SOCOM: U.S Navy SEALs Fireteam Bravo 3 (Only available on PSP)
ESRB Rating: T
Number of Players: 1 to 16
Developer: Slant Six Games
Release Date: February 16th, 2010
PSN – Online Multiplayer
Can you believe that Fireteam Bravo 2 came to us in November 2006? I actually thought the series was finished, so imagine my surprise when FB3 was announced last year for a 2010 release. I was excited though. Here we are, just over three years after the previous game, and the series has aged well to our pleasant surprise. The modifications have greatly improved things, and the online portions are as fun as ever. It’s nice that a fully-featured PSP game arrived this early in the year. There’s hope that Sony will put its best food forward with the platform, and deliver a steady stream of solid software throughout 2010.
Fireteam Bravo 3 stars Wraith, a bad-ass SEAL squad leader tasked to carry out a black-ops mission in the Soviet territory to find a missing US operative. He isn’t alone however; Wraith has assembled four of the toughest SEALs alive. Together, they head behind enemy lines, where there’s no back-up, HQ, or rules. Survival depends on commanding all situations with tactics and brutality. In other words, this isn’t the SOCOM you remember from a few years ago. Even so, don’t expect to be enthralled by the experience. You’ll feel like Kratos in uniform, but the story takes a nosedive about halfway through, which is when your interest may also start to falter. The climax is even more short-changing.
Nonetheless, FB3 is core tactical SOCOM. You’re the squad leader and issue commands. You can order your subordinates to fall back, push ahead and silently kill patrolling guards, etc. What’s special is how well these elements come together through the nine-mission campaign. With no HQ, you’re calling all the shots, determining how everything unfolds. If you want your squad to approach a door, kick it in and blast everyone inside, that’s your prerogative. They can also be stealthy, toss a flash bang, or whatever else you desire.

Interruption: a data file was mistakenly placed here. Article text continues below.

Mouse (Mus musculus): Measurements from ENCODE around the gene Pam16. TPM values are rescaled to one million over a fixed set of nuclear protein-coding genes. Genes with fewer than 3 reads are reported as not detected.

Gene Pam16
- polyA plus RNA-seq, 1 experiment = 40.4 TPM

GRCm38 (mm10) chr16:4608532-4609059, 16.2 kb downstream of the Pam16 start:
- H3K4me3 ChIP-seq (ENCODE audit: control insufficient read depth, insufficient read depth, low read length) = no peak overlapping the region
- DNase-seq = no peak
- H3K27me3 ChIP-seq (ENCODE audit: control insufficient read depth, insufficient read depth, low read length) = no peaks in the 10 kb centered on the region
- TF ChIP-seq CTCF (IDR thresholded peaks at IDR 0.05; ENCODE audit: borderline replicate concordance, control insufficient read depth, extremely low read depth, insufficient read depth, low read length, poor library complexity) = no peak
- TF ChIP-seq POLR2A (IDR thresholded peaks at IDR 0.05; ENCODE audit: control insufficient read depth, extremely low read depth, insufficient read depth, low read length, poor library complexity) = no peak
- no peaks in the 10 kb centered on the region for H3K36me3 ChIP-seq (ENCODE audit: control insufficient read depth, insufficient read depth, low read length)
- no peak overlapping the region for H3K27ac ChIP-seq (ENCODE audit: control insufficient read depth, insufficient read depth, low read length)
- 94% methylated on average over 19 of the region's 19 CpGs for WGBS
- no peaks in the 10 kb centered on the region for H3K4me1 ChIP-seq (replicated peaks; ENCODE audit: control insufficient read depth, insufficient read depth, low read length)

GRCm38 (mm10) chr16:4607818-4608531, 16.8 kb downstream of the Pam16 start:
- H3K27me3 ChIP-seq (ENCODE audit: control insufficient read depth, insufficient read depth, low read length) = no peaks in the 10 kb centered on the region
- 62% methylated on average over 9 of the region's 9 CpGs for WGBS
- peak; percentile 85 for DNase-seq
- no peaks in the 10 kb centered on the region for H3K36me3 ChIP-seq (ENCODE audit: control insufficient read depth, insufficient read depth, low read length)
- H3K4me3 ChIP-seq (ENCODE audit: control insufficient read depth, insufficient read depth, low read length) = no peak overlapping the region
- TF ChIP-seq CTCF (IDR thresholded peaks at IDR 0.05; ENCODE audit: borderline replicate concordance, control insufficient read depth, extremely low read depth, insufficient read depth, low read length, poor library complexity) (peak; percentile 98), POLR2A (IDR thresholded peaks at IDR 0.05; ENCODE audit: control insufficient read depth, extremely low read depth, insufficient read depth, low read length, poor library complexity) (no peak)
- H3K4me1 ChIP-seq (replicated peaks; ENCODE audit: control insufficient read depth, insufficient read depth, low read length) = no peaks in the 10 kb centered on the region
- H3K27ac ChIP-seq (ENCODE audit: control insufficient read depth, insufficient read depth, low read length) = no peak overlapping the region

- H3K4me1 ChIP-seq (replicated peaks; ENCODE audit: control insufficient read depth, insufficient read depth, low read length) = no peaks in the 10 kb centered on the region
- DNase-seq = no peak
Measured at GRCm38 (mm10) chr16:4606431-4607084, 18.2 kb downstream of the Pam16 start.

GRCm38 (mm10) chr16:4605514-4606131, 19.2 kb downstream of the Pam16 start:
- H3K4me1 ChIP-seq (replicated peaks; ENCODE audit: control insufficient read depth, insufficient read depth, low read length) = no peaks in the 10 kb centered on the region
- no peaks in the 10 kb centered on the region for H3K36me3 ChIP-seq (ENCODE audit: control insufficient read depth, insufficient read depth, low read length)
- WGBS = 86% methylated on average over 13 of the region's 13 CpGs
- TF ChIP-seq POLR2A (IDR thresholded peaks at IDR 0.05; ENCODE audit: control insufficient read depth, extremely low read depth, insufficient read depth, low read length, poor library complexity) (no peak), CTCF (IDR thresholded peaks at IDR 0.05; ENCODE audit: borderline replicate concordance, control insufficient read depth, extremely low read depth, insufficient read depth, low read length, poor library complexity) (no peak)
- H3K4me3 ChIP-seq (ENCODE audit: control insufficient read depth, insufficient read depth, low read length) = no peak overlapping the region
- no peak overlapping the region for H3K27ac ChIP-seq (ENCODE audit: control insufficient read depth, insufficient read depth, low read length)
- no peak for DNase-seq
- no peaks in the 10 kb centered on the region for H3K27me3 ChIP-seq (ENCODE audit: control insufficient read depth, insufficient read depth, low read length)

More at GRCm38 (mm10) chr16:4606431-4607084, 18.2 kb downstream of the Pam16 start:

The control in these games is always important, and thanks to refinements, FB3 plays as well as I hoped it would. We all know by now of the challenge a lacking second analog stick presents. I’ve criticized it since the PSP’s launch, and will continue to until a unit shows up with one. Slant Six’s work-around amounts to limiting movement horizontally (only L/R). You may stand still and use the D-pad to pinpoint a target, but movement is controlled with the nub. The R button locks onto targets, while L strafes. Once you’re comfortable with the latter, there’s little need for anything else given the way FB3 is designed. If you encounter a gun fight and require immediate assistance, press Circle button and your squad comes to the rescue…or, provide assault support. Holding Circle opens up other generic commands. The more advanced input requires practice, as I died several times trying to wrap my head around how to take and use a turret for example. These instances are few and far between, but present.
One of the best features is the Command Equity point system. You earn CE points by fulfilling objectives, and enough can be exchanged for multiplayer costumes, new weapons, and weapon upgrades. How does a thermal scope for that rifle sound? Many options open as you play, but I’ll touch on those in a bit.